He was so angry with himself that he was half inclined to be angry with poor Lucy for not extracting him from the snares of Aurora. If he could have read that innocent heart as he rode in sulky silence across the stunted turf on the wide downs — if he could have known the slow, sick pain in that gentle breast, as the quiet girl by his side lifted her blue eyes every now and then to steal a glance at his hard profile and moody brow — if he could have read her secret later, when, talking of Aurora, he for the first time clearly betrayed the mystery of his own heart — if he could have known how the landscape grew dim before her eyes, and how the brown moorland reeled beneath her horse’s hoofs until they seemed going down, down, down into some fathomless depth of sorrow and despair! But he knew nothing of this, and he thought Lucy Floyd a pretty, inanimate girl, who would no doubt be delighted to wear a becoming dress as bridesmaid at her cousin’s wedding.

There was a dinner-party that evening upon the East Cliff, at which both John Mellish and Talbot were to assist, and the captain savagely determined to bring matters to an issue before the night was out.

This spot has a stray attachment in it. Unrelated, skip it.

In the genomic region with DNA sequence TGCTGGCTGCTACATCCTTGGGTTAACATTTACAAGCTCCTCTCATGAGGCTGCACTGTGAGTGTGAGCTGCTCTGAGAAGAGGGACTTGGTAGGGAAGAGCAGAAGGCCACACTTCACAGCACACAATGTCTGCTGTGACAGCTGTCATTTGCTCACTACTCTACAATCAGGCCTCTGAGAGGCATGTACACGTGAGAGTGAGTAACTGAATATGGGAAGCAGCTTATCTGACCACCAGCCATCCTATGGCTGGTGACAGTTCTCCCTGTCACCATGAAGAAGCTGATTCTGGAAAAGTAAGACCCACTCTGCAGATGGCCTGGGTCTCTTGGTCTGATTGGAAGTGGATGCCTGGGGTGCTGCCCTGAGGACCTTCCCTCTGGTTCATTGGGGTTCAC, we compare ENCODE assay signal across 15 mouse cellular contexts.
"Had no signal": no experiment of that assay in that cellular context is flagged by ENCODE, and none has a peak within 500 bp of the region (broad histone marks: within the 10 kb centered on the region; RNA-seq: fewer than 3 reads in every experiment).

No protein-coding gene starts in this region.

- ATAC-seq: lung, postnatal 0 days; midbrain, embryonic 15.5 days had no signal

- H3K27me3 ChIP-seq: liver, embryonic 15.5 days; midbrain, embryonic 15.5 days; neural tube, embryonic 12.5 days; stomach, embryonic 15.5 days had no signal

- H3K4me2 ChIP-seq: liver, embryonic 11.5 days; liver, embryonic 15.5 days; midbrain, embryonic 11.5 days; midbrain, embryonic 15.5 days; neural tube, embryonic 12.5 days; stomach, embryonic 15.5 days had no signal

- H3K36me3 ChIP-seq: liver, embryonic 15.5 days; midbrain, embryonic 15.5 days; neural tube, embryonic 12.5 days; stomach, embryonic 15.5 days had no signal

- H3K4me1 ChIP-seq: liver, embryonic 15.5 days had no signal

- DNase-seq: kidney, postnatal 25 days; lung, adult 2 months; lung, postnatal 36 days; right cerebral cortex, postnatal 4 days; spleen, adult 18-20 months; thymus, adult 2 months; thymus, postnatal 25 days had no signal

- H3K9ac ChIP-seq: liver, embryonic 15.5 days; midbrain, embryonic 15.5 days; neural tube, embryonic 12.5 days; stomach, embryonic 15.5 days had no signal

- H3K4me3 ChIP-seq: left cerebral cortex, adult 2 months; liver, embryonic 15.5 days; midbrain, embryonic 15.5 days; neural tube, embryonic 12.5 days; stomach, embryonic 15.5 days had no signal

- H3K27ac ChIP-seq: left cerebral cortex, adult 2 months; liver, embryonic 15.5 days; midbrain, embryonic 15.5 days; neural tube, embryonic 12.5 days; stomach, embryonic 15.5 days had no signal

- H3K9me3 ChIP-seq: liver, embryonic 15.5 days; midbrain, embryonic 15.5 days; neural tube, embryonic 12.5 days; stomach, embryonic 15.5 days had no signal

Talbot Raleigh Bulstrode would have been very angry with you had you watched him too closely that evening as he fastened the golden solitaire in his narrow cravat before his looking-glass in the bow-window at the Old Ship. He was ashamed of himself for being causelessly savage with his valet, whom he dismissed abruptly before he began to dress, and had not the courage to call the man back again when his own hot hands refused to do their office. He spilled half a bottleful of perfume upon his varnished boots, and smeared his face with a terrible waxy compound which promised to lisser sans graisser his mustache. He broke one of the crystal boxes in his dressing-case, and put the bits of broken glass in his waistcoat-pocket from sheer absence of mind. He underwent semi-strangulation with the unbending circular collar in which, as a gentleman, it was his duty to invest himself; and he could have beaten the ivory backs of his brushes upon his head in blind execration of that short, stubborn black hair, which only curled at the other ends; and, when at last he emerged from his room, it was with a spiteful sensation that every waiter in the place knew his secret, and had a perfect knowledge of every emotion in his breast, and that the very Newfoundland dog lying on the door-step had an inkling of the truth, as he lifted up his big head to look at the captain, and then dropped it again with a contemptuously lazy yawn.